One of my favorite old sports-page words was "crafty." It meant, of course, some player, usually what we also always called a "veteran," who got by on his wits. Well, I can't remember the last time I heard anybody in sports described as "crafty.
More and more, sport -- especially in the United States -- is reduced to speed and power. Always, of course, the very nature of sport, its elemental base, has been: who's the fastest, or who's the strongest? But guile and gumption used to play a larger part in our games.
No one knows what killed the filly
The difference with Eight Belles, though, is that she did it in the glare of her sport's largest audience. Had she died after the fifth race one Thursday afternoon at Suffolk Downs, no one would have paid much attention. But, of course, horse racing has been cursed that, all too often, the everyday tragedy has struck at its premier events. It is sufficient only to cite two names:
So the search is on for immediate villains. Was it the hard dirt track? Did her trainer use gross misjudgment in pitting a brave girl against 19 boys? PETA -- People for the Ethical Treatment of Animals -- wants to suspend the jockey, presumably for not being clairvoyant about his horse's collapse.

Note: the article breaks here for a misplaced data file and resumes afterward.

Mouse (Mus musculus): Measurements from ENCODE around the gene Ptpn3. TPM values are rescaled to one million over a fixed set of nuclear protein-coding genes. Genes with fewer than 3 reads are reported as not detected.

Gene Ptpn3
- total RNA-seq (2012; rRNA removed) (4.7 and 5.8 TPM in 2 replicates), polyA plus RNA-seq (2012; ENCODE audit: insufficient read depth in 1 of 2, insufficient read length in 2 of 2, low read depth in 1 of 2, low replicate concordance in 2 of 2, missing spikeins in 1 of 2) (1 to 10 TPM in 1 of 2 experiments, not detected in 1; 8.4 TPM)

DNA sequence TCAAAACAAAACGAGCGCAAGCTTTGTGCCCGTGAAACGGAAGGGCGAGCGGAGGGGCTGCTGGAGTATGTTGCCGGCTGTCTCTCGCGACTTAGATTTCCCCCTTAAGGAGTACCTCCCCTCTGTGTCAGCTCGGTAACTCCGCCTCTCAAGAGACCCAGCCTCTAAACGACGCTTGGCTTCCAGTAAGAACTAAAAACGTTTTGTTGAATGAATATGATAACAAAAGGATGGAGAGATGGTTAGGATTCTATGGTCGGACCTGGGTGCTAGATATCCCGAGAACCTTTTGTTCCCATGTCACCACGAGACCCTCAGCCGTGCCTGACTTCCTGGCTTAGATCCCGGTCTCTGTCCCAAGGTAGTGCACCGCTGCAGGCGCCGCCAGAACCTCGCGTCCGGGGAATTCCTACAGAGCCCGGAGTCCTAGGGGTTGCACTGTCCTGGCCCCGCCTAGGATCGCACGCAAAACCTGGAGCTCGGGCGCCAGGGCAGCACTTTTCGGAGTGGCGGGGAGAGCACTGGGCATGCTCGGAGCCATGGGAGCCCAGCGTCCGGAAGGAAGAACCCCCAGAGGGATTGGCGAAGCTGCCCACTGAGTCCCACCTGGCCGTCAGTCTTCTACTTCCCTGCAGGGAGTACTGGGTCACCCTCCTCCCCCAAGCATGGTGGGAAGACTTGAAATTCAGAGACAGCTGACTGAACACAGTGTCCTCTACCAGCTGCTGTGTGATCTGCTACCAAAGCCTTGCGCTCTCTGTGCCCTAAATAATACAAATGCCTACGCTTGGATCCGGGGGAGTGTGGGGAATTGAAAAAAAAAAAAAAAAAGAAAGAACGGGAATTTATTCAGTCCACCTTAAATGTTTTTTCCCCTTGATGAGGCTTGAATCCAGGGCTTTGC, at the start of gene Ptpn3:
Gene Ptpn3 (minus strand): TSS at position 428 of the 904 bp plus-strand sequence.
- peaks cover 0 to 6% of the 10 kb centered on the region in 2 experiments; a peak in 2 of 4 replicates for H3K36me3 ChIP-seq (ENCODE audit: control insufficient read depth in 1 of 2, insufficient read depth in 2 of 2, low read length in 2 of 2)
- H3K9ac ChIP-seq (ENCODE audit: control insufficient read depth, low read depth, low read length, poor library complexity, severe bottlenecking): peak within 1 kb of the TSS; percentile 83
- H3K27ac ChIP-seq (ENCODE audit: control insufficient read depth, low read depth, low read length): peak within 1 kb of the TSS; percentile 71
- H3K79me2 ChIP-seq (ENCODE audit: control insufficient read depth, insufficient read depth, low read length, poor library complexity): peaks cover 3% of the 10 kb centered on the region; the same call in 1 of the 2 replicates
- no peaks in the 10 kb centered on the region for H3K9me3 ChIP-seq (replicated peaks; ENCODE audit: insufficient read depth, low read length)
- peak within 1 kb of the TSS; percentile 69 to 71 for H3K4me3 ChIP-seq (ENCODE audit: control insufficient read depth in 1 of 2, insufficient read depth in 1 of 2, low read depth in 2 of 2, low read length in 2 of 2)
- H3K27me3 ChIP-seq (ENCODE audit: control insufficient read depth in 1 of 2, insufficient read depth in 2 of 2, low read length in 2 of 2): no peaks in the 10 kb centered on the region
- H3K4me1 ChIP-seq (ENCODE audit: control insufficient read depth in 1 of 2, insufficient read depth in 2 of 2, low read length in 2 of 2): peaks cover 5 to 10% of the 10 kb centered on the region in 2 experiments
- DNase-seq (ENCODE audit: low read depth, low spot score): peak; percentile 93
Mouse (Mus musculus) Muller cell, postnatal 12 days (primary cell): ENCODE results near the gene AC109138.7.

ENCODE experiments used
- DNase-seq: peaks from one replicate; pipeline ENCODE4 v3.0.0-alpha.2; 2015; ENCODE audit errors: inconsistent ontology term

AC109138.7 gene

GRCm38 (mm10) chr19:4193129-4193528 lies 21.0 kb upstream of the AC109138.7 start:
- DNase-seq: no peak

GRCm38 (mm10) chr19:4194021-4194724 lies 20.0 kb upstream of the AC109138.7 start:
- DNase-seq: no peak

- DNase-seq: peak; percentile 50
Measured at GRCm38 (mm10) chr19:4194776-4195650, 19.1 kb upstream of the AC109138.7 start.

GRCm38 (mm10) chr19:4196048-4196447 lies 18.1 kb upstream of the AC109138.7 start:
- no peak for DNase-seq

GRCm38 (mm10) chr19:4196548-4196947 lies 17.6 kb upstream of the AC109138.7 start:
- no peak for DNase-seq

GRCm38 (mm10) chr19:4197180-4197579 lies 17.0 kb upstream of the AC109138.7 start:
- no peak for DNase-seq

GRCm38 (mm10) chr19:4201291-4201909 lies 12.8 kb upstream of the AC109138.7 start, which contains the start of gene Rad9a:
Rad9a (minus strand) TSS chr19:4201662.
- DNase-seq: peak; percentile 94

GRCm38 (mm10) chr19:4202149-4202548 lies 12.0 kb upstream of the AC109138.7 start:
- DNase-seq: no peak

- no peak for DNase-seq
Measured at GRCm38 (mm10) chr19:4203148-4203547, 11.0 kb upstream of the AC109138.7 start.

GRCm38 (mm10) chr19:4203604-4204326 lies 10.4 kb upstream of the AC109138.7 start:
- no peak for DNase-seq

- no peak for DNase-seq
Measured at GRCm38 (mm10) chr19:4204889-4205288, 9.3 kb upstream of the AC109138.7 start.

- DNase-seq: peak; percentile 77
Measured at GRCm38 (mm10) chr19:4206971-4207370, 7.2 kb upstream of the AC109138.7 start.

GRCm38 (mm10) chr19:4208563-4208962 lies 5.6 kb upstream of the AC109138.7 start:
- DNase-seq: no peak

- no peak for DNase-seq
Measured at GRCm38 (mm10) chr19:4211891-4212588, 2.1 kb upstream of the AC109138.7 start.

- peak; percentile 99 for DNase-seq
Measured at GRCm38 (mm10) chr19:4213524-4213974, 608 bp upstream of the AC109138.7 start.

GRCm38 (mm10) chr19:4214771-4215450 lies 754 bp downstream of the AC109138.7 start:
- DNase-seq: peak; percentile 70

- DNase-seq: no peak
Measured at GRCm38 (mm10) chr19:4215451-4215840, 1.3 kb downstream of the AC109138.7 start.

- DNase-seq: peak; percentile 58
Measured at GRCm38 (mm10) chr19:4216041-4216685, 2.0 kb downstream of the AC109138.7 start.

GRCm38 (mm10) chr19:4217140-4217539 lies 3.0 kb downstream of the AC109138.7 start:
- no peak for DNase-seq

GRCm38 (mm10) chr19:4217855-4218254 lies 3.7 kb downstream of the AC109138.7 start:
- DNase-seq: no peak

But the fact is, we probably will never really know. Thoroughbreds are just such incredibly fragile creatures, half-ton beasts, born with a burning desire to run, doing so on candlestick legs. There is an old Bedouin legend that best describes how wispy they really are:
"And God took a handful of southerly wind, blew his breath over it and created the horse."
But our mania for speed has made these great, delicate beasts all the more brittle. All 20 horses in the Derby were descended from one great sire -- the magnificent gray
Maybe the closest thing in sport to a thoroughbred's legs is a baseball pitcher's arm. The scouts yearn only for the arms that can throw the hardest, and kid pitchers break down all the time. Young female athletes, thrown into the fray, are suffering a plague of ACL injuries. Likewise, tennis players of both sexes are walking wounded on the hard courts they pound on, their arms torn by the torque of hitting so hard with synthetic rackets. Football ball-carriers, who routinely weigh more than what linemen used to, run faster than ever. Too many of their bodies give out too, too soon. Speed. Power. Faster. Stronger.
Eight Belles was a horse. But also, really: she was one of us.